Why They Should Have Never Met

Bart has already done time for a past crime and should be getting on the straight and narrow now that he’s paid for that offense and done his military hitch. Meeting a woman who can pull at his heart while dazzling him with her gun-handling skills and who wants him to help her rob stores, banks, and payroll trucks, etc., is pure trouble for the guy.

Why It’s Worthy

Director Joseph H. Lewis’s feature delivers everything a film noir fan could want from a movie and then some. It’s a fascinating story with a hard edge on it. It follows seemingly doomed characters in a desperate fight against the inevitability of societal expectations and the rule of law.

The American Friend (Der Amerikanische Freund)

What It Is

1977 neo-noir loosely based on Patricia Highsmith’s Ripley novels.

The Chance Encounter

Bruno Ganz plays Jonathan Zimmerman, a resident of Hamburg, Germany, who runs a frame shop and some does some art restoration work on the side. Zimmerman is a good-natured if moody guy who has a wife and young son. He also has a worrying blood disease, the long-term prognosis of which is unclear. At an art auction, a mutual friend introduces Zimmerman to Tom Ripley (Dennis Hopper), an underworld fixer who engages in fine-art scams, among other illegitimate activities.

What Develops After the Meeting

A complicated scenario that’s difficult to sum up in a few sentences. But here goes: Zimmerman, who’s aware of Ripley’s reputation as a fraudulent art dealer, disses him when they are introduced. This pisses Ripley off, and he’s not a guy you want on your bad side. Ripley, who learns of Zimmerman’s illness, is the catalyst in a dastardly scheme that results in Zimmerman a) coming to believe that he only has a short time left to live and b) agreeing to take on a murder-for-hire assignment as a means of making a fat wad of money that he can leave to his wife and child.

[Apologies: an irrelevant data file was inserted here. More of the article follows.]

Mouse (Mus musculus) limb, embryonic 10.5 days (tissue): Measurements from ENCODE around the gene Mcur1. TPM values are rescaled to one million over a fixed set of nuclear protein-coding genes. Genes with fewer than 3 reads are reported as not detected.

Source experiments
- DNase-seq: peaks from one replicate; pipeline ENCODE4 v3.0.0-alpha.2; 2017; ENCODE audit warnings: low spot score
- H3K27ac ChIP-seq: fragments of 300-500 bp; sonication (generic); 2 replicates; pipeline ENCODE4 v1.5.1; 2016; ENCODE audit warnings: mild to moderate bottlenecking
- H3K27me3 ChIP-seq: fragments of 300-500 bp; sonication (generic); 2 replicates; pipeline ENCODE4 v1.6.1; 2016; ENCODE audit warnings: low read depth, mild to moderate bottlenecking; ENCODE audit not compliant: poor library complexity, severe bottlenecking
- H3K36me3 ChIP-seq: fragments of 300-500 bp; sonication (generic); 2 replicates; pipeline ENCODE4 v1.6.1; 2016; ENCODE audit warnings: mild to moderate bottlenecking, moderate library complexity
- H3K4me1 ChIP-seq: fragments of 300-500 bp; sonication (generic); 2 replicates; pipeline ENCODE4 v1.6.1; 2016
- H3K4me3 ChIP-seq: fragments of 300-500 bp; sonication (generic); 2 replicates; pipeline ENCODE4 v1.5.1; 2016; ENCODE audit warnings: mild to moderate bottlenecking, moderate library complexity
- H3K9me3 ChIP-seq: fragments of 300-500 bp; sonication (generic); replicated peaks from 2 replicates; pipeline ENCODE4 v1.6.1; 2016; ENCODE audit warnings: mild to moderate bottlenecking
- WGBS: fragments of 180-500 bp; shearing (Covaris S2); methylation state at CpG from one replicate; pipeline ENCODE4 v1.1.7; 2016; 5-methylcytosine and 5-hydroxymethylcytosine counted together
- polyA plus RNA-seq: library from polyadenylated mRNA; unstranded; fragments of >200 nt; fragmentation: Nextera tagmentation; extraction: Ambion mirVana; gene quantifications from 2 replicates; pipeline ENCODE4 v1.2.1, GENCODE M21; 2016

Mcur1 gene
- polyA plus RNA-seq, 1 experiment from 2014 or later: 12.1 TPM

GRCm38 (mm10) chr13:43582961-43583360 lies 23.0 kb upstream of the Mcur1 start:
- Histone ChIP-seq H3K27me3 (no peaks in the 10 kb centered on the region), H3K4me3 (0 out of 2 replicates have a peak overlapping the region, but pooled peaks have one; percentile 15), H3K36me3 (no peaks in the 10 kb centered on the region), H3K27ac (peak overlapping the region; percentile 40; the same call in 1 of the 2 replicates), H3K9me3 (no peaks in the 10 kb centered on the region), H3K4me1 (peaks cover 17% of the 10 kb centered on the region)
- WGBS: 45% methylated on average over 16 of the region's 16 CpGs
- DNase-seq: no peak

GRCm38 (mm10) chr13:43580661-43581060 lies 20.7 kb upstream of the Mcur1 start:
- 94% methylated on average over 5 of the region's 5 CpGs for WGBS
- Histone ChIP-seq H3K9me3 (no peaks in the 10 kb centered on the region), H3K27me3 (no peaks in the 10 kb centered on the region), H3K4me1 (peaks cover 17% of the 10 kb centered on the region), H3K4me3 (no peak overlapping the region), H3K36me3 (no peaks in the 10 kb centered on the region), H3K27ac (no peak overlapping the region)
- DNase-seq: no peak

Why the Two Should Have Never Met

If he hadn’t crossed Ripley, Zimmerman would have gone on being a happily married man and good father who has a disease that may or may not prove fatal at some unknown point in the future. Instead, he’s become a hired hitman doing the bidding of an unscrupulous gangster associate of Ripley’s, and he’s deceiving his rightfully suspicious wife about his doings.

Why It’s Worthy

German auteur Wim Wenders expertly combined his usual meditative philosophical atmosphere with bracing suspense. Hopper and Ganz put in award-worthy performances, as do all the people who play supporting roles.

See alsoPage-to-Screen: Wim Wenders’s The American Friend and Patricia Highsmith’s Ripley Novels

After Dark, My Sweet

What It Is

1990 neo-noir based on the 1955 Jim Thompson novel of the same title.

The Chance Encounter

Kevin “Kid” Collins (Jason Patric) is a former pro boxer whose lack of control over his murderous impulses landed him in a mental hospital. Now an escapee from the psychiatric facility, Collins is on the drift in a random town when he stops in at a tavern for a cold glass of beer. In the watering hole, he gets to conversing with an unkempt yet attractive female barfly (Rachel Ward) named Fay Anderson.

What Develops After the Meeting

“Collie,” as Fay takes to calling him, is like a rabid shaggy dog—he’s both helpless and dangerous. People tend to either immediately loathe the ex-prizefighter or want to take him home and give him a nice, hot meal. Fay is a damaged yet wily widow who sees right away that Collie is fascinated by her, and she knows she can play him any way that suits her. And what suits her is she wants Collie to be the needed third member of a criminal conspiracy unit that will also include herself and her friend “Uncle Bud” (Bruce Dern), a seedy former detective. They plan to kidnap a young boy whose parents are wealthy and come away with a hefty ransom payday.

Why the Two Should Have Never Met